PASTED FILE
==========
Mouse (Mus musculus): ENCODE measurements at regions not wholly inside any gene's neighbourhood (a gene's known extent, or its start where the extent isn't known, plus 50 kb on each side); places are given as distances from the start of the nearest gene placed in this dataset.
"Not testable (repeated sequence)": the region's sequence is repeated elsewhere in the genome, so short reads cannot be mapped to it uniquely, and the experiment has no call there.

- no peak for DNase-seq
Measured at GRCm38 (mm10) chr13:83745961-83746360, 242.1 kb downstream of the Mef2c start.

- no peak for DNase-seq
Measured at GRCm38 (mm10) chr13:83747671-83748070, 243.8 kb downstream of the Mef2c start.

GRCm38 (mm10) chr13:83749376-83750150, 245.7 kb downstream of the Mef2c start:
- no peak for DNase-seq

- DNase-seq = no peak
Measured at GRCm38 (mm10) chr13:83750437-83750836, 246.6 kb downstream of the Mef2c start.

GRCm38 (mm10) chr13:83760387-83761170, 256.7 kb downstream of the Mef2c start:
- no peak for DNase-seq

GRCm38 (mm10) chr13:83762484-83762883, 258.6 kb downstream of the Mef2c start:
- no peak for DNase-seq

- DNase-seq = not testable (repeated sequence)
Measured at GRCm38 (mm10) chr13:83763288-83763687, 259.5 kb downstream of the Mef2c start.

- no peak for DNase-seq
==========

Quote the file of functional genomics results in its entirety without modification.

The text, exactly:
Mouse (Mus musculus): ENCODE measurements at regions not wholly inside any gene's neighbourhood (a gene's known extent, or its start where the extent isn't known, plus 50 kb on each side); places are given as distances from the start of the nearest gene placed in this dataset.
"Not testable (repeated sequence)": the region's sequence is repeated elsewhere in the genome, so short reads cannot be mapped to it uniquely, and the experiment has no call there.

- no peak for DNase-seq
Measured at GRCm38 (mm10) chr13:83745961-83746360, 242.1 kb downstream of the Mef2c start.

- no peak for DNase-seq
Measured at GRCm38 (mm10) chr13:83747671-83748070, 243.8 kb downstream of the Mef2c start.

GRCm38 (mm10) chr13:83749376-83750150, 245.7 kb downstream of the Mef2c start:
- no peak for DNase-seq

- DNase-seq = no peak
Measured at GRCm38 (mm10) chr13:83750437-83750836, 246.6 kb downstream of the Mef2c start.

GRCm38 (mm10) chr13:83760387-83761170, 256.7 kb downstream of the Mef2c start:
- no peak for DNase-seq

GRCm38 (mm10) chr13:83762484-83762883, 258.6 kb downstream of the Mef2c start:
- no peak for DNase-seq

- DNase-seq = not testable (repeated sequence)
Measured at GRCm38 (mm10) chr13:83763288-83763687, 259.5 kb downstream of the Mef2c start.

- no peak for DNase-seq